While many small towns across the country struggle to keep their downtowns afloat, a string of Illinois communities scattered along the famous Route 66 are enjoying newfound popularity as foreign tourists roll in by rental car, motorcycle and bus.
Author John Weiss, right, gave suggestions on places to visit to Sonny Dudas, left, and Emilia Mattsson, tourists from London who were traveling along Route 66 for two weeks. They are visiting the Route 66 Hall of Fame in Pontiac, Ill., in October.
The honeymooners from Spain spoke limited English, but that didn't stop Mayor Bob Russell of Pontiac, Ill., from giving them a hearty welcome.
"How long have you been here?" Russell asked, posing for a snapshot with the newlyweds by a giant Route 66 mural before moving on to greet a busload of French tourists.
While many small towns across the country struggle to keep their downtowns afloat, a string of other Illinois communities scattered along the famed Route 66 are enjoying newfound popularity as foreign tourists roll in by rental car, motorcycle and bus.
"In Europe, it's very much the epic American road trip," said Sonny Dudes, a 31-year-old Brit who pulled a rental car up to a visitor center housed in a restored Texaco gas station in Dwight, Ill., on a recent afternoon. "It's the novelty of a bygone era."
Anyone familiar with the Bobby Troup song knows that people get their kicks on Route 66, which ran 2,448 miles from Chicago to Los Angeles. The roadway celebrated its 85th anniversary of being named on Nov. 11.
The storied highway began as 300 miles of uninterrupted paved road in Illinois in 1926. By the early 1930s, the entire distance was paved, prompting business owners along its path to create kitschy gimmicks -- giant statues, Indian Trading Posts and neon signs -- to entice drivers to stop and spend money, said John Weiss, a local who has sold more than 10,000 copies of his book, "Traveling the New, Historic Route 66 of Illinois."
The construction of Interstate 55 in Illinois replaced the need for Route 66, and in 1977, the roadway was taken off official state maps. Still, visitors come from Armenia and Ukraine with cameras around their necks, road maps in hand and money in their pockets to head out on "The Mother Road."
Clustered along 90 miles of the highway, towns from Joliet to Towanda, Ill., banded together in 2006 to make improvements and promote their Route 66 attractions collectively as "The Red Carpet Corridor."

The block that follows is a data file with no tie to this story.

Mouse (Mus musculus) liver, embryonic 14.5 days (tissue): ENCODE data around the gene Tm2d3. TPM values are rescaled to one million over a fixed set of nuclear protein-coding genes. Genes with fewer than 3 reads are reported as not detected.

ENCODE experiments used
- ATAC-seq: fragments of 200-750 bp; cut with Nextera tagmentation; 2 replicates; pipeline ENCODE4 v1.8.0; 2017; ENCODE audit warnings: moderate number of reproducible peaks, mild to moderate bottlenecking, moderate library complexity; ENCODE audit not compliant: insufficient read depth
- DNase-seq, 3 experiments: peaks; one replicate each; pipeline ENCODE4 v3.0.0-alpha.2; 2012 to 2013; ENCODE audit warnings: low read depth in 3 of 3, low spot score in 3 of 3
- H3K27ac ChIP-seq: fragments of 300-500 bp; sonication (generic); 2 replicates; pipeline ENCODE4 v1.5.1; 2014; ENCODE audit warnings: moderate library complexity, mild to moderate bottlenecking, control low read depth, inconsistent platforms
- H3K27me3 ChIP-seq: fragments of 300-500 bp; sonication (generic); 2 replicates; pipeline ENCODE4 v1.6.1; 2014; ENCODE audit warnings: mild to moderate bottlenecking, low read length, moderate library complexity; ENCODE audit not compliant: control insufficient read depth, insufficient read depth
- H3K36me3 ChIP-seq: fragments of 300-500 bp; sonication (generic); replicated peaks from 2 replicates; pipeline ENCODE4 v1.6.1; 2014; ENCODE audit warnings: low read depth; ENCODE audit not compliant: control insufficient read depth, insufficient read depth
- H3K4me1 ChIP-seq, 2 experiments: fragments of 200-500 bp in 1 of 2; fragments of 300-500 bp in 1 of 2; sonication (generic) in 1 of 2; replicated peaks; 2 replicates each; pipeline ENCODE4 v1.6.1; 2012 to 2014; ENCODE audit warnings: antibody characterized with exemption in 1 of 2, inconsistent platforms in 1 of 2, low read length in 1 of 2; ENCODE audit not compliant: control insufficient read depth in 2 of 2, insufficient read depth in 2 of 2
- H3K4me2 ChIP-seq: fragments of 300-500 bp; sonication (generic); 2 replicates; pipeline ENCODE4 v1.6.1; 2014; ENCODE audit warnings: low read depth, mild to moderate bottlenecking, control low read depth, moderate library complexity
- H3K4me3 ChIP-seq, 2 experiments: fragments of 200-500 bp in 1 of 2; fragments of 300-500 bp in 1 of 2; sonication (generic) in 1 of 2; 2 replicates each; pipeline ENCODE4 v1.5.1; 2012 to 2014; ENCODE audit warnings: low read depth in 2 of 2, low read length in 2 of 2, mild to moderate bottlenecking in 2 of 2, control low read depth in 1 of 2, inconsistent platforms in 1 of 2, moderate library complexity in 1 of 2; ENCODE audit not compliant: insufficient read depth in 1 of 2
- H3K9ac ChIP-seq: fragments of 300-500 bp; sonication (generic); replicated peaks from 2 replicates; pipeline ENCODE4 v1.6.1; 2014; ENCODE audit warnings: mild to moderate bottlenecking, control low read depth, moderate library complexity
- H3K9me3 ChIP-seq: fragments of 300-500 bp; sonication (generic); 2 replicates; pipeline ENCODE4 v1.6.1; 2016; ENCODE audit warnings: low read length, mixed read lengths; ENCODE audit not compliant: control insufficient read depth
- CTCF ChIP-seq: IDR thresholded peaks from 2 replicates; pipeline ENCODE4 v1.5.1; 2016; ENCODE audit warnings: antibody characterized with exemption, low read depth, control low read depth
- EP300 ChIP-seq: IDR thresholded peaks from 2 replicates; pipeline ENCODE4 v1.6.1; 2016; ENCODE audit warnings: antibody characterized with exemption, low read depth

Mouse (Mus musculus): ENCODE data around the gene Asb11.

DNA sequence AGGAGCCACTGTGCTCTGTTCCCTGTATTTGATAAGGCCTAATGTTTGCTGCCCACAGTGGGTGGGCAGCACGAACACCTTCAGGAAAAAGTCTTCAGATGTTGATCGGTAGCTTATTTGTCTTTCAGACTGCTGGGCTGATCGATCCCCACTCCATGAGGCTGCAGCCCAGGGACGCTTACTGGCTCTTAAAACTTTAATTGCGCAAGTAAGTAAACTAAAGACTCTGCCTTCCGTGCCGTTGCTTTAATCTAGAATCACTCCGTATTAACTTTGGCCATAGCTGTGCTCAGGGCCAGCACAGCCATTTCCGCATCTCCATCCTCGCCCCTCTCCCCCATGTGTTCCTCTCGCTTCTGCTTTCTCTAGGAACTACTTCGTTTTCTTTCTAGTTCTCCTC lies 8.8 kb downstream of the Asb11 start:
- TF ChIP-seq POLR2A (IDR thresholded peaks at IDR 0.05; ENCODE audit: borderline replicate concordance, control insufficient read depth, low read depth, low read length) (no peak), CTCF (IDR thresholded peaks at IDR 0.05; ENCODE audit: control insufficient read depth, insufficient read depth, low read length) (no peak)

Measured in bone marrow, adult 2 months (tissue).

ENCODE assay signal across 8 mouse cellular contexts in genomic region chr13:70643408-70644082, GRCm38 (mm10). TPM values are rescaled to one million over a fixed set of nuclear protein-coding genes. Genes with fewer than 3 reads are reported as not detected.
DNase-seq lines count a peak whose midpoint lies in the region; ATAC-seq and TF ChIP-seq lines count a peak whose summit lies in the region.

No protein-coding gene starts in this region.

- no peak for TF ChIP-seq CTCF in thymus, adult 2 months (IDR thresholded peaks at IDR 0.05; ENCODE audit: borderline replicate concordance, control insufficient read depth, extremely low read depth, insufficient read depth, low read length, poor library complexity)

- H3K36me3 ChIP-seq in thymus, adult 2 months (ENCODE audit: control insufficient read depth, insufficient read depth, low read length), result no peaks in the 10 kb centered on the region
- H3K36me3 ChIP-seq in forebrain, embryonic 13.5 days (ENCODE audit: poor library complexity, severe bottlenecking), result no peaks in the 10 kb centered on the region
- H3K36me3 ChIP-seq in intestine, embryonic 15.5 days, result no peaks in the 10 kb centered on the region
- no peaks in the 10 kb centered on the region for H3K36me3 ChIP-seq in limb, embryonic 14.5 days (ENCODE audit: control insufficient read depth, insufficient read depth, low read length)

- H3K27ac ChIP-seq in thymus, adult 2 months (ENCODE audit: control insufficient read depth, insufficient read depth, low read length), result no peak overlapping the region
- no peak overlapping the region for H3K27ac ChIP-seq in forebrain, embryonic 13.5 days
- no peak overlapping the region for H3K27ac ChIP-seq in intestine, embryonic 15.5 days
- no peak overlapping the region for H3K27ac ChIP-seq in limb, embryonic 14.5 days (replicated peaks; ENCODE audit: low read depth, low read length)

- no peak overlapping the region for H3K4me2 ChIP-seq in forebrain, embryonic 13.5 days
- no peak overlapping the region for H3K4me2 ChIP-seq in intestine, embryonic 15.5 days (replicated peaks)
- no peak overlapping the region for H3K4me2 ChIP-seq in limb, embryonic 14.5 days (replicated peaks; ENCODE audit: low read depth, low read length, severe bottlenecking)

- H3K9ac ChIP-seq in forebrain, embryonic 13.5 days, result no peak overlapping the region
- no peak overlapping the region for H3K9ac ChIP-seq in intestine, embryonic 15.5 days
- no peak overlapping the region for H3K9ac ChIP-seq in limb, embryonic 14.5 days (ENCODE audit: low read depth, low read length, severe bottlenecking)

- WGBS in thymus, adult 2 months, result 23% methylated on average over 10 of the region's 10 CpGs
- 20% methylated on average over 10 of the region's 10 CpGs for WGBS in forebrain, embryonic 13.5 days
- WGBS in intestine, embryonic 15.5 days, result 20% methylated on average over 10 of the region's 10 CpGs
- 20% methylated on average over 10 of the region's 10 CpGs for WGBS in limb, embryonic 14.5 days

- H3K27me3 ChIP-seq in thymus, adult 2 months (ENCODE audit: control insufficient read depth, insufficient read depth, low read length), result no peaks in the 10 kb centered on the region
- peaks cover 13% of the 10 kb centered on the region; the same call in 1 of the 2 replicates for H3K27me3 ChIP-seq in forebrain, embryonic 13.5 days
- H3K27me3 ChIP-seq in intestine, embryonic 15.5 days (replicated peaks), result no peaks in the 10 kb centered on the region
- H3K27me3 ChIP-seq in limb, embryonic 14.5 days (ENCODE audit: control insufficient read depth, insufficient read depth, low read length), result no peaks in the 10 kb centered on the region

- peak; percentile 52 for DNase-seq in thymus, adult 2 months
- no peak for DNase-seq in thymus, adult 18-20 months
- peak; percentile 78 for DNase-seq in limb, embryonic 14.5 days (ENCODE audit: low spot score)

Pontiac, Ill., home to the Route 66 Hall of Fame and Museum, added what locals claim to be the world's largest Route 66 mural for photo opportunities and opened three new downtown museums. Tourism officials painted colored footprints on sidewalks to lead non-English-speaking visitors from one attraction to another, said Ellie Alexander, Pontiac's tourism director.
When a tour group books an overnight stay, Pontiac -- population 12,000 -- offers a personal greeting from the mayor, a free tour on the "Jolly Trolley" and a complimentary performance of a Route 66 musical by a local troupe.
Recognizing the untapped market, Joliet tourism officials in 2006 spent $150,000 in state grant money and city funds to create attractions for travelers. Leaders posted Route 66 signs around the community, printed maps and renovated a parking lot near the Joliet Correctional Center -- made famous in the "Blues Brothers" movie -- where tourists often stopped to take pictures.
"They'd been coming through here and we just didn't have a system for guiding and directing it," said Rebecca Barker of Visit Joliet.
Officials added furniture from the 1950s and '60s and Blues Brothers statues to the visitors center at the Joliet Area Historical Museum. A neon sign went up on the Rich & Creamy ice cream parlor along the route's path.
Weiss and his late wife, Lenore, were among locals to encourage leaders in communities on the Route 66 path to showcase historic places such as the two-cell jail in Gardner or the iconic Standard Oil Filling Station in Odell. Weiss finds the international interest in Route 66 "so rewarding."
"They'll take pictures of our cornfields and our soybeans. They spend thousands of dollars just to come here -- it's their dream," he said.
At the Polka Dot Drive-In in Braidwood, Ill., signatures from international travelers fill up multiple guestbooks kept under the cash register.
Philippe Eli, 52, was one of those visitors, traveling with 13 other French tourists on Route 66 from California to Chicago by bus.
While perusing souvenirs at the gift shop in Pontiac, he was asked what inspired him to choose a Route 66 trip.
His answers came as short, choppy examples at first.
"Grapes of Wrath."
And then Eli summed it up in one sentence, spoken in perfect English.
"We love America more than you think," he said.
The website www.il66red carpetcorridor.org provides information about the Red Carpet Corridor in Illinois.